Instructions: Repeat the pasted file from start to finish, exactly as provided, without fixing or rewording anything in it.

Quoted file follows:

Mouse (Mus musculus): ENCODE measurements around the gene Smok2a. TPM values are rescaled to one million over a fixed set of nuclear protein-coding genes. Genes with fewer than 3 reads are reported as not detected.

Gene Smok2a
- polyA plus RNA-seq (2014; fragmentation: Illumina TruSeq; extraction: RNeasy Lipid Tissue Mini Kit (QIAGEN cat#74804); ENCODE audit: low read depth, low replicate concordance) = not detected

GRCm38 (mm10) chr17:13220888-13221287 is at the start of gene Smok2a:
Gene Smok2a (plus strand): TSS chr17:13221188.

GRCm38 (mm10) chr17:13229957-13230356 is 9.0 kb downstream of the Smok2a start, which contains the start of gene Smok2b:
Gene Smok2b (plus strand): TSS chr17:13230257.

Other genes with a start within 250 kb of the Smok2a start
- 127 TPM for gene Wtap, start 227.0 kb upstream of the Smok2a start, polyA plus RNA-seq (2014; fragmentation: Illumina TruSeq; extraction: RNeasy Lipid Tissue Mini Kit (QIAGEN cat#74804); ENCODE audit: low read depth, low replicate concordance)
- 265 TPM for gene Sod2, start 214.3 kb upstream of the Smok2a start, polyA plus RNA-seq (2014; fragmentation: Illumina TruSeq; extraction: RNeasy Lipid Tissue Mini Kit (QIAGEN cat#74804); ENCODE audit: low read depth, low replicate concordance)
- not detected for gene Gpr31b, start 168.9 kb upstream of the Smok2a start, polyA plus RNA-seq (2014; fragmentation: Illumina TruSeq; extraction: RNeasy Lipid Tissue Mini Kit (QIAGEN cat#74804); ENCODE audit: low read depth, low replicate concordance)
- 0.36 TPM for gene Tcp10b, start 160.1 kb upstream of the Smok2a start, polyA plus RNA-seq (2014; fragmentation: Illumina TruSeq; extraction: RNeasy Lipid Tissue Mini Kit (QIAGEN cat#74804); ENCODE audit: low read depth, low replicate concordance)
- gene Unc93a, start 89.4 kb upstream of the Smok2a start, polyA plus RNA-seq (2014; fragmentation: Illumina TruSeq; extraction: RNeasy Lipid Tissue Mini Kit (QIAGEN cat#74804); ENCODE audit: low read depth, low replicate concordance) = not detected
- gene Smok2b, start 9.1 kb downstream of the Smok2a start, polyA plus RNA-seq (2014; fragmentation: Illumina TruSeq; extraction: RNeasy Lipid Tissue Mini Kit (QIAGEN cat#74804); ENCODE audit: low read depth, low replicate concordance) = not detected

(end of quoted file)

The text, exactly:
Mouse (Mus musculus): ENCODE measurements around the gene Smok2a. TPM values are rescaled to one million over a fixed set of nuclear protein-coding genes. Genes with fewer than 3 reads are reported as not detected.

Gene Smok2a
- polyA plus RNA-seq (2014; fragmentation: Illumina TruSeq; extraction: RNeasy Lipid Tissue Mini Kit (QIAGEN cat#74804); ENCODE audit: low read depth, low replicate concordance) = not detected

GRCm38 (mm10) chr17:13220888-13221287 is at the start of gene Smok2a:
Gene Smok2a (plus strand): TSS chr17:13221188.

GRCm38 (mm10) chr17:13229957-13230356 is 9.0 kb downstream of the Smok2a start, which contains the start of gene Smok2b:
Gene Smok2b (plus strand): TSS chr17:13230257.

Other genes with a start within 250 kb of the Smok2a start
- 127 TPM for gene Wtap, start 227.0 kb upstream of the Smok2a start, polyA plus RNA-seq (2014; fragmentation: Illumina TruSeq; extraction: RNeasy Lipid Tissue Mini Kit (QIAGEN cat#74804); ENCODE audit: low read depth, low replicate concordance)
- 265 TPM for gene Sod2, start 214.3 kb upstream of the Smok2a start, polyA plus RNA-seq (2014; fragmentation: Illumina TruSeq; extraction: RNeasy Lipid Tissue Mini Kit (QIAGEN cat#74804); ENCODE audit: low read depth, low replicate concordance)
- not detected for gene Gpr31b, start 168.9 kb upstream of the Smok2a start, polyA plus RNA-seq (2014; fragmentation: Illumina TruSeq; extraction: RNeasy Lipid Tissue Mini Kit (QIAGEN cat#74804); ENCODE audit: low read depth, low replicate concordance)
- 0.36 TPM for gene Tcp10b, start 160.1 kb upstream of the Smok2a start, polyA plus RNA-seq (2014; fragmentation: Illumina TruSeq; extraction: RNeasy Lipid Tissue Mini Kit (QIAGEN cat#74804); ENCODE audit: low read depth, low replicate concordance)
- gene Unc93a, start 89.4 kb upstream of the Smok2a start, polyA plus RNA-seq (2014; fragmentation: Illumina TruSeq; extraction: RNeasy Lipid Tissue Mini Kit (QIAGEN cat#74804); ENCODE audit: low read depth, low replicate concordance) = not detected
- gene Smok2b, start 9.1 kb downstream of the Smok2a start, polyA plus RNA-seq (2014; fragmentation: Illumina TruSeq; extraction: RNeasy Lipid Tissue Mini Kit (QIAGEN cat#74804); ENCODE audit: low read depth, low replicate concordance) = not detected